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Avatar for user 'blueevey'

blueevey | July 6, 2012 at 1:18 p.m. ― 2 years, 1 month ago

I tried to call in but I guess I didn't catch the number correctly.

First, rather frustrating and at times humorous to hear one of the panel members struggle to pronounce Pena Nieto's name every single time.

Second, regarding Calworks, the new budget calls for 24 months (2 yrs) IF a recipient doesn't meet qualifications or guidelines for the program. Currently, it's 48 months for any participant. This was reduced from 60 months last year. There's already a system in place for participants that don't meet the monthly hourly guidelines. It takes 2-3 months to sanction and stop someone's cashaid for non participation on a good day! Taking 2 years to transition to the new 24 month guidelines won't diminish the few that work the system to get as much as possible for doing as little as possible. Yes, these people exist. The majority, however, are trying, as much as they possibly can within their own mental and physical abilities, to meet the guidelines and work.

Also, it should be noted, that parents do have an option to opt out of required participation if their child/ren are young enough or for medical reasons. There are some parents that receive cash aid for longer than the maximum years allowed because they are exempted for so long.

Personally, limiting the assistance for those that don't meet the guidelines is an ideal way to make sure that abuse is limited. And unfortunatley, when one's budget--personal, state or federal-- isn't enough, it's necesarry to a) earn more or b) spend less. Ideally, there is always c) both.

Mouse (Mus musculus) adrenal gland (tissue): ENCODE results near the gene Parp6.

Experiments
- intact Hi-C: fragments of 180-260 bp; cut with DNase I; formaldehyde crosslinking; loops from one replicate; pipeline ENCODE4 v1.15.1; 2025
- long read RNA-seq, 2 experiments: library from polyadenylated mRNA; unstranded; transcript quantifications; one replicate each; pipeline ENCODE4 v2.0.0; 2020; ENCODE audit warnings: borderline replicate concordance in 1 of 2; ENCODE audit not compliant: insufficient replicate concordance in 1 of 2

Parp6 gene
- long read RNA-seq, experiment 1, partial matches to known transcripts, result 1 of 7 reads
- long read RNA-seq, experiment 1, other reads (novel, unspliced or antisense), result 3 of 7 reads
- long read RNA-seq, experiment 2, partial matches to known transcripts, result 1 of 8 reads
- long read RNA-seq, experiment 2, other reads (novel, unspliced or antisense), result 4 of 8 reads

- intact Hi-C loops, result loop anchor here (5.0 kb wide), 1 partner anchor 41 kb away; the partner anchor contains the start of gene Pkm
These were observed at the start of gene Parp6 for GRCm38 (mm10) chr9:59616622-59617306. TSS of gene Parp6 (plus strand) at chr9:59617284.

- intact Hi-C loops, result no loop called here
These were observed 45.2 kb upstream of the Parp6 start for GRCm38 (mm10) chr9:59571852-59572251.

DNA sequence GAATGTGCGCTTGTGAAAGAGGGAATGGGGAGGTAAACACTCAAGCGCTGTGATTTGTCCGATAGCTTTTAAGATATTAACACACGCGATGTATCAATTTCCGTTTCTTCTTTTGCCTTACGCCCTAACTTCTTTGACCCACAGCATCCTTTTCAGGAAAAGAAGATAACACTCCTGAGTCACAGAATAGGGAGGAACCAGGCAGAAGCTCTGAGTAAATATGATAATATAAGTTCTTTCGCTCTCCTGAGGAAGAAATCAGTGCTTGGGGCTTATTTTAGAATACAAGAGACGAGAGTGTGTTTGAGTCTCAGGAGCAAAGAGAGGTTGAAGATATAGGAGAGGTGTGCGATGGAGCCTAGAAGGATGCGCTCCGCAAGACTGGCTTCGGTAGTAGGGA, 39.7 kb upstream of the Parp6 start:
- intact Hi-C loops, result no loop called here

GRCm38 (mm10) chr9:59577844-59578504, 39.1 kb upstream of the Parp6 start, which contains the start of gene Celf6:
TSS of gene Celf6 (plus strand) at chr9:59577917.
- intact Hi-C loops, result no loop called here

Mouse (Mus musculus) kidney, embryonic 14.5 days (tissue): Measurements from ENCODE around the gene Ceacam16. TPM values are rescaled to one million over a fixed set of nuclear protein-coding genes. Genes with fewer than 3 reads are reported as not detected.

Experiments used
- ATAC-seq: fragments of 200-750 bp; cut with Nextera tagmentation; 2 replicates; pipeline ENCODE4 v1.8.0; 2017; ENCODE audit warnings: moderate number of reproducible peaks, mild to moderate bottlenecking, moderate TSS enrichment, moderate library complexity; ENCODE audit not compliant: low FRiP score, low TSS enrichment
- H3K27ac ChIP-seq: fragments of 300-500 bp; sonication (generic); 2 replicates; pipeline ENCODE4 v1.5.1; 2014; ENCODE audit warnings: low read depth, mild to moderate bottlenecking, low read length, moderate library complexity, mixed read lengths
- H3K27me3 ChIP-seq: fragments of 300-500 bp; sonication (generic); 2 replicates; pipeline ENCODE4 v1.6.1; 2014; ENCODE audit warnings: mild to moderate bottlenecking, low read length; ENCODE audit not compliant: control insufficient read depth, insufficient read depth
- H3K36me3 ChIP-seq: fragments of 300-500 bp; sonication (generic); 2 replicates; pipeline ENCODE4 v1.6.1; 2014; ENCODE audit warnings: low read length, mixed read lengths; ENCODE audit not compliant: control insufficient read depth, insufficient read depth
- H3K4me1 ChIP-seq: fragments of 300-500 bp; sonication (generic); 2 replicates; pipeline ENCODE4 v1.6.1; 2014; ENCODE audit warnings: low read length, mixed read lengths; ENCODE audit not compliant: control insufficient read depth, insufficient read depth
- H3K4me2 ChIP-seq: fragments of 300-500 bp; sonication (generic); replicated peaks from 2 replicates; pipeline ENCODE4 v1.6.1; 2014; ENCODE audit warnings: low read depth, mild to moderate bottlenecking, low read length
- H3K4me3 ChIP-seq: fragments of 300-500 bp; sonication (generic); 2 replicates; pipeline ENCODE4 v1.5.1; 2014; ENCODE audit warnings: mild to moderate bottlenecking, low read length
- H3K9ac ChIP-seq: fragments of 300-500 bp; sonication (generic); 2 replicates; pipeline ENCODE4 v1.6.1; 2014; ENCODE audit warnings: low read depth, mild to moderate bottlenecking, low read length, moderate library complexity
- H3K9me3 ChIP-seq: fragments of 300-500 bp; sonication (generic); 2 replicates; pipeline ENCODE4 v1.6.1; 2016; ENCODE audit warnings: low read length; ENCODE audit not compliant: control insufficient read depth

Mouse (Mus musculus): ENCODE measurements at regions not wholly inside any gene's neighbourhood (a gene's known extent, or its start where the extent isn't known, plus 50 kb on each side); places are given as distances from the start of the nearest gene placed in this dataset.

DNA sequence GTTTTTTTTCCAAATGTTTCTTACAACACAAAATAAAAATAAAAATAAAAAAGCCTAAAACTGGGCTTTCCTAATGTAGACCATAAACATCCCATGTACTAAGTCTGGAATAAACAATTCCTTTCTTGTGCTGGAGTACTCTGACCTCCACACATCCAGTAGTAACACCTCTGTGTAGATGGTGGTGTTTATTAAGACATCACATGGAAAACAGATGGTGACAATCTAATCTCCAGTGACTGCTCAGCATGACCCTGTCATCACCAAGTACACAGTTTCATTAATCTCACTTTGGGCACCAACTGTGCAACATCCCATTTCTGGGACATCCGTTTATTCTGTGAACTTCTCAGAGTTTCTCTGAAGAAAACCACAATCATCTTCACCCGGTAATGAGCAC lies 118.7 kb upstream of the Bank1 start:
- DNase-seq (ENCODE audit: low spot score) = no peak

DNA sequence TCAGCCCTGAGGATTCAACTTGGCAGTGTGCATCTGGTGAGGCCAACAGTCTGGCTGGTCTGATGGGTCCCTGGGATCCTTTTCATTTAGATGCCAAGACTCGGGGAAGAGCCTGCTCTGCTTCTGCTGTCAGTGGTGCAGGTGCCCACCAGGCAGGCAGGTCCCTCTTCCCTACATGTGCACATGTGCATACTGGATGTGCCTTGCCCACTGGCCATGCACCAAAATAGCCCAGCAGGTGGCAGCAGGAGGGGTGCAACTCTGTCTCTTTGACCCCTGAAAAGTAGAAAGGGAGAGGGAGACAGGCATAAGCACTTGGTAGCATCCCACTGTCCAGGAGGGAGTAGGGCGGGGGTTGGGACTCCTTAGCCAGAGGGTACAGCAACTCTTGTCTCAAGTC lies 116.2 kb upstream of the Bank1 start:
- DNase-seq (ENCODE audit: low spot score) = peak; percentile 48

However much I absolutely dislike and disagree with the idea of cutting child care, I know it's needed to cut back in every department to balance out the budget. There should have been more cuts in other areas so that childcare wouldn't be so hurt. Childcare is way too expensive as it is now (100/week/child--on the low end) for anyone to afford having to pay more.

As the panel stated, and amazingly, I agreed with (the rest of the commentary on the topic was pissing me off) is that in order to solve the sympton, the issue needs to be fixed. In this case, having everyone be able to sustain their own family. Not necesasrily through employment, there are other options, besides having everyone work.

And now that I've written a novel, I'll stop. Eitherway, this is just the humble opinion of a Mexican (American) social worker with experience in both childcare and Calworks.

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Avatar for user 'blueevey'

blueevey | July 6, 2012 at 1:22 p.m. ― 2 years, 1 month ago

Re Calworks (again):

Oh! and I forgot to add, this isn't a philosophical issue of 'what goes to whom?' as a panel member stated. It's a very practical issue of what works? Childcare subsidies work. Employment, education and self empowerment work. Discussing a broad topic one knows nothing about, doesn't work.